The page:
New sites for thousands of Derbyshire homes have been put forward by developers.
A number of the sites that have been submitted have never been suggested before, either as formal planning applications or in other calls for locations over the years.
The Local Democracy Reporting Service can reveal that, among these sites, are:
140 homes next to the former American Adventure theme park in Shipley, which itself is being developed into 307 homes and a raft of businesses – pitched by JEH Planning Ltd
170 homes off Kedleston Road in Allestree, next to the controversial site of 400 recently approved homes which were to taken to the High Court by local campaigners – pitched by Fisher German LLP
190 homes on Chevin Green Farm in Farnah Green, near Belper, currently home to a B&B, hairdressing school, accountancy firm and five houses – pitched by Planning and Design Practice
200 homes off Long Lane, next to Cotmanhay Wood – pitched by Freeths LLP
290 homes behind the Denby Pottery headquarters, along with 12,000 square metres of space for new businesses and 8,000 square metres for new shops – pitched by AL3D Limited
350 homes to the west of Chesterfield Road in Alfreton, opposite older plans for 250 homes next to the sewage works – no details given on which firm is behind this.
Out of these, only the Alfreton and Allestree sites are not in the protected green belt.
There have been nearly 140 submissions made by housing developers, agents and consultants to Amber Valley Borough Council – hoping to have them officially earmarked by the authority, which would make it significantly easier for developers to gain planning permission.
Many of the sites which have been suggested will not be progressed on viability and sustainability grounds.
Half of them are in the green belt and almost all the rest are green field schemes – on former or current agricultural land.
At this stage the submissions are un-vetted pitches to the council which in no way means they will be supported by the authority or see homes or business space built on the proposed land.
For many developers this is pie in the sky time. This is the council asking developers where and what would they want to build and firms putting forward everything they can – realistic or not.
Some will be selected to form the borough council’s local plan, a blueprint for development up until 2038.
The vetted list is expected to be ready by October, at which point the document – Strategic Housing and Economic Land Availability Assessment – is due to become public.
The authority’s last plan lapsed in 2011 and not having one leaves the council more exposed to developments it may want to reject.
All but one of the 14 green belt sites listed by the previous Conservative administration have been resubmitted by developers. The only one excluded is the plan for either 12 homes or a series of traveller pitches off Alfreton Road in Codnor.
These sites were quashed by the current Labour administration last year after an election campaign based on not allowing development in the green belt.
Cllr Ben Bellamy, deputy leader, has already stressed that green belt sites will be strongly resisted.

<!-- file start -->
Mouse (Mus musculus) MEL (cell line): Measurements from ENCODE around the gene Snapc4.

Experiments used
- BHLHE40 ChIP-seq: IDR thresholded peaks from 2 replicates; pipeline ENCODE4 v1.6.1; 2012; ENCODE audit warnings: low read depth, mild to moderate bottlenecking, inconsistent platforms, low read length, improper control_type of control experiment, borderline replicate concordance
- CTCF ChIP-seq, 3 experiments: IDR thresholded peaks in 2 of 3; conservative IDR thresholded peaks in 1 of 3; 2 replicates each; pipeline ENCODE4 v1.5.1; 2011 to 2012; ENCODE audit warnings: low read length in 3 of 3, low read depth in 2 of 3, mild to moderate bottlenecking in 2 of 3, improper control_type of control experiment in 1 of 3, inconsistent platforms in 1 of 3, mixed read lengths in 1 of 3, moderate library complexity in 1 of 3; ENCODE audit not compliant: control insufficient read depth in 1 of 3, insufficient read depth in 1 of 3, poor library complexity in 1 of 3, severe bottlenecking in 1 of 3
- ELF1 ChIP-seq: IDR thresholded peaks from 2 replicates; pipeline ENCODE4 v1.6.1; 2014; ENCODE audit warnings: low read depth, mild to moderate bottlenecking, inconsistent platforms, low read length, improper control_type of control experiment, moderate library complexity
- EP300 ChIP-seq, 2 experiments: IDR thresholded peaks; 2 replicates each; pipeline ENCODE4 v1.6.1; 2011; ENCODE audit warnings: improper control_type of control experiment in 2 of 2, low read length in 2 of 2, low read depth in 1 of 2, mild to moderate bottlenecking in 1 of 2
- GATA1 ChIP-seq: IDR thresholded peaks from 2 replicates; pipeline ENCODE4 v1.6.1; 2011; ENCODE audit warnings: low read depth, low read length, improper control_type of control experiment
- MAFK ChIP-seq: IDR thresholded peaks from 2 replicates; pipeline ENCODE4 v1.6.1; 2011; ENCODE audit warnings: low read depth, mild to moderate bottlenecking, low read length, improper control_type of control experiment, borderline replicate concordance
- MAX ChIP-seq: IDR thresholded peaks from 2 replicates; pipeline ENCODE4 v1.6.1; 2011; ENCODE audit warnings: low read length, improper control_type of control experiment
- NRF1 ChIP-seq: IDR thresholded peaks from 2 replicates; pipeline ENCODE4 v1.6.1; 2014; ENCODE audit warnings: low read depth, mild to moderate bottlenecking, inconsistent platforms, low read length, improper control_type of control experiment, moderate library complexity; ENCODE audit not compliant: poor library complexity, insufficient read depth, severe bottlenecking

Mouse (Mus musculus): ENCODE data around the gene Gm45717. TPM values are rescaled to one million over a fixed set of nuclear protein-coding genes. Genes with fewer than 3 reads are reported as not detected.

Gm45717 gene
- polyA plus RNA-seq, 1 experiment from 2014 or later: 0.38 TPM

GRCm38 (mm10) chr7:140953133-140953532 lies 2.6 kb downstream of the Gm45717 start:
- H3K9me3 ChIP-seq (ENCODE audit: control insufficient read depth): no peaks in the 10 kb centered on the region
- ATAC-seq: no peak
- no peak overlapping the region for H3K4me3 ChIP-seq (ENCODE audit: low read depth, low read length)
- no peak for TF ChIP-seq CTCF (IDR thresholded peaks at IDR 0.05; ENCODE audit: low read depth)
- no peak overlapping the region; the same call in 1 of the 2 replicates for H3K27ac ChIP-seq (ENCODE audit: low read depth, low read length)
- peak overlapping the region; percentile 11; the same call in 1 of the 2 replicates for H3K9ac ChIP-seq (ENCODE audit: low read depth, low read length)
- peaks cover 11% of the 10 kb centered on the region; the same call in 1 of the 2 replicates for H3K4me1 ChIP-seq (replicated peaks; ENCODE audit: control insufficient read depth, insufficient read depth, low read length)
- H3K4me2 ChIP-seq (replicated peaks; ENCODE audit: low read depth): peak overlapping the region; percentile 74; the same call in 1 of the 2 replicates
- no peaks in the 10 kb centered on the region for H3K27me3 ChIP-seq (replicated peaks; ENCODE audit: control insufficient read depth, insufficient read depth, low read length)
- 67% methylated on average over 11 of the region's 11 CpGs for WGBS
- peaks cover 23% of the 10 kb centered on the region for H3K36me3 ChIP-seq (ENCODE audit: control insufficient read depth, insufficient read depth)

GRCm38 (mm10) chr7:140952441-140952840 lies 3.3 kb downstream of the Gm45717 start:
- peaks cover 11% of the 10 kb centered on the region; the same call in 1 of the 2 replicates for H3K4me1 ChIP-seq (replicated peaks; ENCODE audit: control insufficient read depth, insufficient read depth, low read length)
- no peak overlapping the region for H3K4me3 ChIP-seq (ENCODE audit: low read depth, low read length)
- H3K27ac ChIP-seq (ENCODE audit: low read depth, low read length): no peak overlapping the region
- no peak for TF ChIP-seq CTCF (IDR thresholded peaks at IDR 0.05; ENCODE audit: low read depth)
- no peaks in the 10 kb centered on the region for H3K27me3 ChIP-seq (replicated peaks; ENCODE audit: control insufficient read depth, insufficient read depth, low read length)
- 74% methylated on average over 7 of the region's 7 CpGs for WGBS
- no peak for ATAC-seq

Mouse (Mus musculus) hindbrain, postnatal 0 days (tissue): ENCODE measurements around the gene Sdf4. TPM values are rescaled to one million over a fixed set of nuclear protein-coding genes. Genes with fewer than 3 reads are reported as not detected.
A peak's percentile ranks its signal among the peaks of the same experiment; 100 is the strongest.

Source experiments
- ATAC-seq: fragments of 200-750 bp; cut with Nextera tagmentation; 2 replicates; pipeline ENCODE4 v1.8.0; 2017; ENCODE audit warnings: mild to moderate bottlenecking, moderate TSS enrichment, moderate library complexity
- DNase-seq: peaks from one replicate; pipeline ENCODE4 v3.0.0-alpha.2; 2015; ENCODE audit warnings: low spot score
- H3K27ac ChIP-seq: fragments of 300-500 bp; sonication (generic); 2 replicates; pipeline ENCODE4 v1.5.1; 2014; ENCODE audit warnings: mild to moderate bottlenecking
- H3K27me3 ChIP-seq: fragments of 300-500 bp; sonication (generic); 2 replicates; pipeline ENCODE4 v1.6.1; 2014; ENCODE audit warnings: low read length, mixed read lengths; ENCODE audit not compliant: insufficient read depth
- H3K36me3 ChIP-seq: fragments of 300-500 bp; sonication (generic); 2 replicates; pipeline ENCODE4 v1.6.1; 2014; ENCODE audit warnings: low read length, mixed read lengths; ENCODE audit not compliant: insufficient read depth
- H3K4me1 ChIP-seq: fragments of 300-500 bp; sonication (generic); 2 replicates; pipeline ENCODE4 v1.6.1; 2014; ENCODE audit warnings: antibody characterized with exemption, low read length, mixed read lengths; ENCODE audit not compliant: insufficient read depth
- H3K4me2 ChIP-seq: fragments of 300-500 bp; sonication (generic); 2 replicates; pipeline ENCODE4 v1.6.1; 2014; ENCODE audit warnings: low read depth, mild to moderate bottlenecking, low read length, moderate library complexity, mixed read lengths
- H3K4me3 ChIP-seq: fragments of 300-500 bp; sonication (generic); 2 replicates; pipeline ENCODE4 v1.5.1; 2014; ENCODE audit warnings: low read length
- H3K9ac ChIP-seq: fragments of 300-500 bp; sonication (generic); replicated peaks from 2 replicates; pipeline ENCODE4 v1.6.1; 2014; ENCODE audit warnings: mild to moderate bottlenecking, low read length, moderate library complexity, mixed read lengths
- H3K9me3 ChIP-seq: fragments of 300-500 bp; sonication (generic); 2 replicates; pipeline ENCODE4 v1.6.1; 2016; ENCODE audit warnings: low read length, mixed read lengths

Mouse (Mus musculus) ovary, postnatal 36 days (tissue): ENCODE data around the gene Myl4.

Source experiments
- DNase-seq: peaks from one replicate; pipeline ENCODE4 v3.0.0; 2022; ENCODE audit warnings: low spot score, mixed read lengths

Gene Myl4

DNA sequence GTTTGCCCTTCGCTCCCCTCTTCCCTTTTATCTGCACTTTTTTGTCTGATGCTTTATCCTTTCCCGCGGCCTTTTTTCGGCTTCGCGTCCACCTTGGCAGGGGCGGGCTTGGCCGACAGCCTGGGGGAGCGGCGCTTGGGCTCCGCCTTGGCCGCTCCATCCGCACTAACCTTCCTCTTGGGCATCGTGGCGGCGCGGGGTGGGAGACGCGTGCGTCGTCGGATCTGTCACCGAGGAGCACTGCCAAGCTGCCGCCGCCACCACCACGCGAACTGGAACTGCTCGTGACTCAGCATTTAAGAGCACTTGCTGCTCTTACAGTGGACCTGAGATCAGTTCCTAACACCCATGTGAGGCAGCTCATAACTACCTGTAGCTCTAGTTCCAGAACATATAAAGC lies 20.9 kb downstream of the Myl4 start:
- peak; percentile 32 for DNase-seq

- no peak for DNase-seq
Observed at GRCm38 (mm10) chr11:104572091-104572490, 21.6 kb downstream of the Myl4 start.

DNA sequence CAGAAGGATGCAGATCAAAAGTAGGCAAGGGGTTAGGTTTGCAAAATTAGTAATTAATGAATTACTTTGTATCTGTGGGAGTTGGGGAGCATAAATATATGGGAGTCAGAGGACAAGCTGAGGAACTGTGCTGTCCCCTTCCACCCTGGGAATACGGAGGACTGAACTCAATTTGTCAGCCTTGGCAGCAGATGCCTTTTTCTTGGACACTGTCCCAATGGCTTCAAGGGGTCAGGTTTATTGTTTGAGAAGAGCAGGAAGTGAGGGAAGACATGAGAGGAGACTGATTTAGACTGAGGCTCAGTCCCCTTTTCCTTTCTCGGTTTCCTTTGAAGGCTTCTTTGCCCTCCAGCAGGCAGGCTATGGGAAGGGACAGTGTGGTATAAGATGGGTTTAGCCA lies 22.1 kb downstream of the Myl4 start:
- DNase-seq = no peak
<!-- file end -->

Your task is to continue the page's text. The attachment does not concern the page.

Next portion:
More than 30 of the submitted sites involve schemes containing more than 100 homes each – totalling in excess of 10,000 homes – which have previously either been submitted as formal planning applications or in other calls for sites over the years.
This includes the colossal Cinderhill project surrounding the Denby tar pits.
Developers Harworth Group and Pegasus Group hosted public consultation events for the site in September, saying they had reduced their plans from 3,000 homes to 1,200 and scrapping an aim for a new A38 junction.
This was to avoid building on any green belt land, but also meant the firms could not afford to remediate the historic acid tar pits.
Instead, they looked to build 1,200 homes, a primary school, space for shops and 12 acres of employment space.
Pegasus has now submitted the original scheme – 3,000 homes and an A38 junction – in responding to the council’s call for sites.
Bagshaws LLP has pitched plans for up to 188 homes in the centre of Holloway, bordering Florence Nightingale’s childhood home, Lea Hurst.
A plot alongside Heanor Road in Smalley has been pitched as the site of 325 homes by an unidentified firm.
Planning and Design Group Ltd has suggested 456 homes would be built off Breach Road in Marlpool, on the outskirts of Heanor.
The same firm has also pitched plans for up to 450 homes off Nottingham Road in Codnor.
It also says 225 homes could be built off Woodhouse Road in Kilburn.
Aspbury Planning has suggested 400 homes could be built at Hermitage Farm in Riddings.
Lorimer Estates Ltd has submitted plans for 200 homes off Kirk Lane and Mill Line in Belper, along with an unknown number of homes on an 11-acre site off Bargate Road in the town.
Marrons Planning suggests 300 homes could be built off Minster Way in Swanwick.
An unknown number of total homes could be built off Markeaton Lane in Mackworth on a 40-acre site, says IMcH Planning and Development Consultancy.
It says up to 40 homes a year within five years could be built on the site and that the scheme could include plans to extend car parking at Markeaton Crematorium.